Annika Schmitt und Benjamin Grabiger von der Universität Jena arbeiten hier an einem Polarimeter, um die benötigten Präzisionsmessverfahren zu verbessern. ©Jan-Peter Kasper/FSU
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Vacuum’s empty, isn’t it? Or is it not? At least not for quantum physicists. Because they assume that even here, particles and anti-particles fluctuate. So far there is no definite proof for this assumption. But German physicists Werner Heisenberg and Hans Euler already suspected light interaction processes in the supposed nothingness. Now research groups at the University of Jena, the Helmholtz Institute Jena (HIJ), the University of Düsseldorf and the Ludwig Maximilian University Munich (LMU) have set themselves the goal of experimentally proving physical processes in the quantum vacuum for the first time.


“Strong fields make quanta shake.” This is roughly how the experts describe their research goal for non-physicists. More precisely, they want to detect quantum vacuum processes that form the ground state of nature using high-intensity lasers. “The special thing about our team is the close interaction between fundamental theory and high experimental art,” explains Dr. Felix Karbstein, theorist at the HIJ. Karbstein is working on the precise prediction of the quantities in which the particles and their antiparticles, which are extremely short in vacuum, leave their traces.

Prof. Dr. Holger Gies (r.) and Dr. Felix Karbstein, together with their new research group, want to detect the smallest particles in “empty space”. ©Jan-Peter Kasper/FSU

The experimental physicists from Jena and their colleagues at the LMU are currently researching a methodology to provide practical proof. To this end, they are developing and combining powerful lasers with new, precise measurement methods. This way, the volatile processes can be measured in a vacuum. Until now, there were no light sources that were powerful enough for experimental testing. The modern high-intensity lasers used in the experiments now are getting closer to the required laser power. Therefore, the experiments will not only be carried out in Jena and Munich, but also at the European X-ray laser at DESY in Hamburg.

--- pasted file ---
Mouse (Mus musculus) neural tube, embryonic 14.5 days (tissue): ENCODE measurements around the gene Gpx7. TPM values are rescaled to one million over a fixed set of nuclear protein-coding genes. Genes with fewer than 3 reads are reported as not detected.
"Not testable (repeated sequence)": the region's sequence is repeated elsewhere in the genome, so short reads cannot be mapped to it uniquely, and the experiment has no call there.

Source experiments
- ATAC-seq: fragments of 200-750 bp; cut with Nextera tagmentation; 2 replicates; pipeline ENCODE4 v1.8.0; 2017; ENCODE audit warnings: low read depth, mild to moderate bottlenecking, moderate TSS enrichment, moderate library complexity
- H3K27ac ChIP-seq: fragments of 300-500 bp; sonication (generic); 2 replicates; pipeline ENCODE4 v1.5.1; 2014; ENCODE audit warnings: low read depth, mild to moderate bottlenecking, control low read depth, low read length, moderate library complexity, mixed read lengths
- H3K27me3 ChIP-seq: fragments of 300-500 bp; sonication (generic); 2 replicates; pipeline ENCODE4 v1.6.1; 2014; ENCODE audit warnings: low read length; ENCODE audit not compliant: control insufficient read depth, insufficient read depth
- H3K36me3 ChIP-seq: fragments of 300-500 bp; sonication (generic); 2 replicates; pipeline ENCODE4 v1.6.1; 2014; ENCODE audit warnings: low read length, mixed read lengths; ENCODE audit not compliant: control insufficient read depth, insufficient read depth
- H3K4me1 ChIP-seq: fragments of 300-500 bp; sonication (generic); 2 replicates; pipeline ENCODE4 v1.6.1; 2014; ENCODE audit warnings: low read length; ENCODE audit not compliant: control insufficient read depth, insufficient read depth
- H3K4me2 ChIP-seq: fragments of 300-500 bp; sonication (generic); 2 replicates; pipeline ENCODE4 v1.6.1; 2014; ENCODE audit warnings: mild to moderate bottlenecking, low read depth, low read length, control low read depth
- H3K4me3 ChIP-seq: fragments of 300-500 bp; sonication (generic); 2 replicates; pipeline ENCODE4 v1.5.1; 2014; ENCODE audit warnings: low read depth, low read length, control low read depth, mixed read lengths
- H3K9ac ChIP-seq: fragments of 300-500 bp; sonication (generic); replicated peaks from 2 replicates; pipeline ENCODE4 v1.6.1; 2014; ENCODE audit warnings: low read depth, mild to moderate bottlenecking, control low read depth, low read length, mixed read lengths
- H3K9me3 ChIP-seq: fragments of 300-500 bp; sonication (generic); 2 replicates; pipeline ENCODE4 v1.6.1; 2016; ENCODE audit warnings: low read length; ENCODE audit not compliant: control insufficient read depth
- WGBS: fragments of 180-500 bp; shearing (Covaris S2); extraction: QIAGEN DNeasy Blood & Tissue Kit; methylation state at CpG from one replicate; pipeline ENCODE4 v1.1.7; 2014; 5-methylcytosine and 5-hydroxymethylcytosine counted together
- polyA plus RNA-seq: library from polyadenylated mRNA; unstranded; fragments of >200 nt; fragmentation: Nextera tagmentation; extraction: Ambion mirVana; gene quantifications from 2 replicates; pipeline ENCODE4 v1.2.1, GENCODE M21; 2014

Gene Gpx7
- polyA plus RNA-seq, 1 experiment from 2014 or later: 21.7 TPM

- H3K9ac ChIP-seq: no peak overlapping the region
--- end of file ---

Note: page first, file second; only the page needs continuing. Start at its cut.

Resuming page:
Modern physics regards the phenomena of the quantum vacuum, which Gies and his team want to prove, as fundamental and exotic at the same time. These include, for example, the multiphotonic generation of particle pairs from the vacuum as well as phenomena of scattering of light, such as the so-called quantum reflection. However, not only the Jena research group is on the trail of these elusive events. “We are in an international competition,” says Prof. Dr. Holger Gies, quantum theorist and head of the research group. The physicist hopes – since he is convinced of the abilities of his experimental colleagues – that the research group will be the first to be able to prove this due to the particular closeness of theory and practice.


The detection and understanding of vacuum phenomena are of importance not only for quantum physics itself. In the future, the results could help with the development of devices that use the properties of the vacuum as building blocks. For example, modern high-performance lasers and precise measurement methods are now indispensable in medicine, life sciences and materials research. “In researching the quantum vacuum, we fundamental researchers come comparatively close to a concrete application,” says Gies. On the other hand, there is even the possibility of finding hints to candidates for the mysterious Dark Matter. This, in turn, is responsible for the formation of structures in the universe. But it could also leave traces in the quantum vacuum. But for now it is important to realize the hoped for results. So, to prove that there are physical processes even in the lowest energy state.

The research project called “Probing the Quantum Vacuum at the High-intensity Frontier” is scheduled to last six years. The first, three-year phase will be funded by the German Research Foundation with around two million euros and a total of nine doctoral positions.